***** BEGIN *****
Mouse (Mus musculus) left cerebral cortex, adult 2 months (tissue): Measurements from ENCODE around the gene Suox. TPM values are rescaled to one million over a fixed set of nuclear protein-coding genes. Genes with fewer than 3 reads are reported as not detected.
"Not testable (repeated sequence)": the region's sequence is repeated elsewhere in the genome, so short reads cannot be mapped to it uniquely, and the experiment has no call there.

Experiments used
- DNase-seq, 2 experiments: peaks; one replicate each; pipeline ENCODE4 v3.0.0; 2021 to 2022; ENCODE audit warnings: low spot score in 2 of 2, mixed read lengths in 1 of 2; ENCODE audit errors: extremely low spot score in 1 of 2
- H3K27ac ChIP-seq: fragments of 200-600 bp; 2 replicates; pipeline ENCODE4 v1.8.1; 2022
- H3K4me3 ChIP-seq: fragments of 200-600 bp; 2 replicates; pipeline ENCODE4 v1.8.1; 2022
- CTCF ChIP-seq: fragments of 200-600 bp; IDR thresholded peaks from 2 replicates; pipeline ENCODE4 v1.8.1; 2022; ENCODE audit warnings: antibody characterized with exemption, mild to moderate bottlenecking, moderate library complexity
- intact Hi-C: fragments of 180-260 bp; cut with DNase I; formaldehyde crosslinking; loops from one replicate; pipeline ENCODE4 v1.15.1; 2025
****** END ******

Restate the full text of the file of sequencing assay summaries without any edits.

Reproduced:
Mouse (Mus musculus) left cerebral cortex, adult 2 months (tissue): Measurements from ENCODE around the gene Suox. TPM values are rescaled to one million over a fixed set of nuclear protein-coding genes. Genes with fewer than 3 reads are reported as not detected.
"Not testable (repeated sequence)": the region's sequence is repeated elsewhere in the genome, so short reads cannot be mapped to it uniquely, and the experiment has no call there.

Experiments used
- DNase-seq, 2 experiments: peaks; one replicate each; pipeline ENCODE4 v3.0.0; 2021 to 2022; ENCODE audit warnings: low spot score in 2 of 2, mixed read lengths in 1 of 2; ENCODE audit errors: extremely low spot score in 1 of 2
- H3K27ac ChIP-seq: fragments of 200-600 bp; 2 replicates; pipeline ENCODE4 v1.8.1; 2022
- H3K4me3 ChIP-seq: fragments of 200-600 bp; 2 replicates; pipeline ENCODE4 v1.8.1; 2022
- CTCF ChIP-seq: fragments of 200-600 bp; IDR thresholded peaks from 2 replicates; pipeline ENCODE4 v1.8.1; 2022; ENCODE audit warnings: antibody characterized with exemption, mild to moderate bottlenecking, moderate library complexity
- intact Hi-C: fragments of 180-260 bp; cut with DNase I; formaldehyde crosslinking; loops from one replicate; pipeline ENCODE4 v1.15.1; 2025